A giant dead leatherback turtle has washed ashore on the NSW central coast, with authorities saying it could have been killed by pollution linked to the state’s heavy rain and severe flooding.
The turtle washed up on Avoca beach on Wednesday morning, and is estimated to be a 30-year-old adult, measuring more than 1.8 metres long.
Officials at Australian Seabird and Turtle Rescue believe the turtle was probably affected by the pollution produced by the flooding and intense rainfall across the east coast.
Leatherback turtles, which are the largest of the marine turtles, usually mature at around 20 years old and can live to at least 40 to 50 years.
The leatherback is considered an endangered species in NSW, with the species under high risk of extinction if threats to their survival aren’t addressed.
The species can sometimes be spotted feeding and foraging in the coastal waters of NSW, which are considered part of its migratory corridor, although sightings are rare.
Only 58 leatherback turtles have ever been seen in NSW.
A spokesperson from the NSW National Parks and Wildlife Service said there was as yet no confirmed reason for its death.
“There are no obvious signs pointing to how the turtle may have died, but experts from the Australian Registry for Wildlife Health are taking samples for analysis,” they said.
“The Australian Museum will also collect the skull to help better understand the leatherback population in Australia.”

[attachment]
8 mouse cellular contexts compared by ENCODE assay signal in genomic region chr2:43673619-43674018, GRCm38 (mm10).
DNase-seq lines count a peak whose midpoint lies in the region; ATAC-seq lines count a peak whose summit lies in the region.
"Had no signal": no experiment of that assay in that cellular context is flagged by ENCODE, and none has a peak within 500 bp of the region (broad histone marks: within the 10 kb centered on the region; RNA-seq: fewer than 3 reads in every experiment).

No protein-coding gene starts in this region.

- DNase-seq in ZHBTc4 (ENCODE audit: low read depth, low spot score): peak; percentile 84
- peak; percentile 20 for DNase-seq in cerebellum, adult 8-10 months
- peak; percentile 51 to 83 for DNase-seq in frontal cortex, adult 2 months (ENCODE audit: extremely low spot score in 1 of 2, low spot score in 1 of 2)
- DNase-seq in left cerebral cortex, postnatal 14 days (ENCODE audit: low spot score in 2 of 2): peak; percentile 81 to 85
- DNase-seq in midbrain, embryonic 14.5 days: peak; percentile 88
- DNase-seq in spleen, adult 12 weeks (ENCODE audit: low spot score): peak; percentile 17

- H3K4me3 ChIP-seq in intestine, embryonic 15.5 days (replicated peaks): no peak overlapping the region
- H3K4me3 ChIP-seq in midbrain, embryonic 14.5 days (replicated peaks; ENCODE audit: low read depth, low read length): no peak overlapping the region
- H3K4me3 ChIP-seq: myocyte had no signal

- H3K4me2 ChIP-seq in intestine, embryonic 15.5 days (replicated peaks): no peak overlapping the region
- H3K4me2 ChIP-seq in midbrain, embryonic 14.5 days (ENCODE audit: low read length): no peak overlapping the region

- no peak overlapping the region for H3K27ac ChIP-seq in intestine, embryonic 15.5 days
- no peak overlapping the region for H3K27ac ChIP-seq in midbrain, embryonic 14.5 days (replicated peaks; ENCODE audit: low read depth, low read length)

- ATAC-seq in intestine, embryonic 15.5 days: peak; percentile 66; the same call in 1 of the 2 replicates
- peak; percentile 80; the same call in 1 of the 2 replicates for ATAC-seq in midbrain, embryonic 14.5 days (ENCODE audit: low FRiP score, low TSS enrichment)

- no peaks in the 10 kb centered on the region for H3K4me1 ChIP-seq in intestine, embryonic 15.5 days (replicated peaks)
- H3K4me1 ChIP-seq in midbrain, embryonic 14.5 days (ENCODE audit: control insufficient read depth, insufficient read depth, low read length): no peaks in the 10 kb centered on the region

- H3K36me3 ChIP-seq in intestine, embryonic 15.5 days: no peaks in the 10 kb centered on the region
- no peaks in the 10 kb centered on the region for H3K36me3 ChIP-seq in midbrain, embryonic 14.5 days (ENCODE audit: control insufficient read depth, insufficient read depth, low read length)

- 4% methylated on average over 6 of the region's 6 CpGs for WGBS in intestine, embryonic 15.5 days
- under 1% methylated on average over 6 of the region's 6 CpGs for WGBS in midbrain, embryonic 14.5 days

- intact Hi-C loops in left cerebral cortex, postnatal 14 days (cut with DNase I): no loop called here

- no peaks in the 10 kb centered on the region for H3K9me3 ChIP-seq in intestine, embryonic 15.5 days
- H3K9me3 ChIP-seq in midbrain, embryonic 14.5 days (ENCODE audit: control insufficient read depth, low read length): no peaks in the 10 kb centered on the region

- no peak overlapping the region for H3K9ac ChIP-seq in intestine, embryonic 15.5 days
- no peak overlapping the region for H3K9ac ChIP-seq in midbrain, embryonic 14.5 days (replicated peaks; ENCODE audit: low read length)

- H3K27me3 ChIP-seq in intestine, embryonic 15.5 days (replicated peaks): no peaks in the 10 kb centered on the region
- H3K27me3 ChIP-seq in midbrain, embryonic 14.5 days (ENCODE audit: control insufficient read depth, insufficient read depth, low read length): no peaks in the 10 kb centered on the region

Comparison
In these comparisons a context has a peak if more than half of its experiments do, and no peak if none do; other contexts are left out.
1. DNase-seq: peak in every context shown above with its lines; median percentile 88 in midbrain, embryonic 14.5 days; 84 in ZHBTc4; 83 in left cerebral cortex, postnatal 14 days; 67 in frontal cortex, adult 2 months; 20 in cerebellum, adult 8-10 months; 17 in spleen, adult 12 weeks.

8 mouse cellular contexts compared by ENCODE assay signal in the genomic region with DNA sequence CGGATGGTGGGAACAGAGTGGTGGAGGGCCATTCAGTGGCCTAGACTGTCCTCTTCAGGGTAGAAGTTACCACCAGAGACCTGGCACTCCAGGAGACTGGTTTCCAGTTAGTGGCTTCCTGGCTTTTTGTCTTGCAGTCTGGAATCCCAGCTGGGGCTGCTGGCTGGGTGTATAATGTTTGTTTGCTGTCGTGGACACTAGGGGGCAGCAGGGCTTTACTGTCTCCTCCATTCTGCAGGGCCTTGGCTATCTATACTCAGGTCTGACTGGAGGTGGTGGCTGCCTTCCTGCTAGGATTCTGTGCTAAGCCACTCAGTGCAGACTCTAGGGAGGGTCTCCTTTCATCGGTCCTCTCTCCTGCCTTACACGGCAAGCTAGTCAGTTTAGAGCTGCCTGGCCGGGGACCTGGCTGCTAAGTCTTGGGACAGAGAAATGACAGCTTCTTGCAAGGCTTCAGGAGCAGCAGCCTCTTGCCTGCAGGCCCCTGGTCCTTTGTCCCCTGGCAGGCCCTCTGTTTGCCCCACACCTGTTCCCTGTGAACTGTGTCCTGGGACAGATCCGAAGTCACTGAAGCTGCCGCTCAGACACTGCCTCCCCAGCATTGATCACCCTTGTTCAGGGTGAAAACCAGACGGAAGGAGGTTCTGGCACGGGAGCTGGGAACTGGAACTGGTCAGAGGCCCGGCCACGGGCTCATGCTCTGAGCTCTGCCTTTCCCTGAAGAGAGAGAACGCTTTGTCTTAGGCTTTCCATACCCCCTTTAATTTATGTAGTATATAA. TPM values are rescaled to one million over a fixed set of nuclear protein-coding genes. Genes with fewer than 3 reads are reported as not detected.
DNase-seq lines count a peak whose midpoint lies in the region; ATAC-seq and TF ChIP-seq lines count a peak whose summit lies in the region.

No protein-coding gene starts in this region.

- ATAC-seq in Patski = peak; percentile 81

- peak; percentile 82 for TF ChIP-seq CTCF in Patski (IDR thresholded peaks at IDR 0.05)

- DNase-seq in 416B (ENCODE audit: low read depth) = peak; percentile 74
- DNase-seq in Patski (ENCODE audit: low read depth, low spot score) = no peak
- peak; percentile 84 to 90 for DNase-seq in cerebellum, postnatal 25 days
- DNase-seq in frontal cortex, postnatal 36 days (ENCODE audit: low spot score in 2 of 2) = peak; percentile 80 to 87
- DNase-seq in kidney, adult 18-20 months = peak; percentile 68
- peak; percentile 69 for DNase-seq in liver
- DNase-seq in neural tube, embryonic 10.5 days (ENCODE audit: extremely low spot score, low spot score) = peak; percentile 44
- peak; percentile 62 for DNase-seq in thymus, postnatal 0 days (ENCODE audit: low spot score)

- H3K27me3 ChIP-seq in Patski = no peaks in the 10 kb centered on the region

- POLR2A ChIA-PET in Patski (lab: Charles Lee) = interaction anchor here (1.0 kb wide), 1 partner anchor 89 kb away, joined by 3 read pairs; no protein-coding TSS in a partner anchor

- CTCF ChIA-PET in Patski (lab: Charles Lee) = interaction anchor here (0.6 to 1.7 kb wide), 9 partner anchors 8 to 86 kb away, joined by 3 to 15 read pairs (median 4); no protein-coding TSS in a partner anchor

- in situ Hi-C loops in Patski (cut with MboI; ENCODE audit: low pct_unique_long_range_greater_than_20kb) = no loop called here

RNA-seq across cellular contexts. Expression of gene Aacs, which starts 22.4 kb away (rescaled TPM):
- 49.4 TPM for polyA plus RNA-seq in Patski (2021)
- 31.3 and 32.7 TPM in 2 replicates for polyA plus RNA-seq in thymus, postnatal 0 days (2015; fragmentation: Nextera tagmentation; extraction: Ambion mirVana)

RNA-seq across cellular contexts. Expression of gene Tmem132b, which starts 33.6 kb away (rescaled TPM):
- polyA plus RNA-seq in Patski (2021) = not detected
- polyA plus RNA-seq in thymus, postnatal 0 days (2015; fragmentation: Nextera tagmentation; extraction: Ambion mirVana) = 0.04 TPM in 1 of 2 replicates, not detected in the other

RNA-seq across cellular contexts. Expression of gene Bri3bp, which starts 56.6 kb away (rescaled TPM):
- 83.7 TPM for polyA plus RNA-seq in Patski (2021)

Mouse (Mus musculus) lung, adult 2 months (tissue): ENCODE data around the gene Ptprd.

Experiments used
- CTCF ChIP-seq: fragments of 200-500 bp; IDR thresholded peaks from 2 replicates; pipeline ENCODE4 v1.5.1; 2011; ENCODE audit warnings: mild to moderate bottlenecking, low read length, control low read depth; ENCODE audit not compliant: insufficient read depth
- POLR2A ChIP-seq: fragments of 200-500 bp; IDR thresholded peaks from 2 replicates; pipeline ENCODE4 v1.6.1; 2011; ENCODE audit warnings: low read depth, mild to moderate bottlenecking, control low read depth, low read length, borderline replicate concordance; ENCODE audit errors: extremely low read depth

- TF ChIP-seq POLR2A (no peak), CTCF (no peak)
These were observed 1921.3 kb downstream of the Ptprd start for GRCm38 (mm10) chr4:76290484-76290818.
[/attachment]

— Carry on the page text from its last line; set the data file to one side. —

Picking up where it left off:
The body of the turtle was removed from the beach, and will be buried by authorities.
The body of another leatherback washed ashore a little farther north at Birdie beach earlier in the week.
Mark Hamann, an associate professor in marine biology at James Cook University, said the turtles face many challenges in the Pacific Ocean.
“We’ve got a multitude of impacts in the whole ocean basin affecting the species, from pollution, to loss of eggs, loss of habitat, and fisheries by catch.”
“It’s pretty rare to see them. Across the entire east coast of Australia, you would only get a small number of leatherback turtles washing ashore each year,” he said.
Hamann said the turtle was probably affected by the pollution dredged up by the flooding in northern NSW, due to their particular diet of jellyfish.
“We know that one of the big problems that leatherback turtles have is the consumption of plastics.
“So plastic bags that can smell a lot like jellyfish can get eaten by the leatherback. There’s a lot of plastic already in the environment, so these floods are really just adding to the issue.”
Hamann said the turtle could have also potentially been killed in bycatch by fisheries.
“We know that a small number of leatherback turtles are killed every year, accidentally in various bycatch by various fisheries in Australia and internationally.”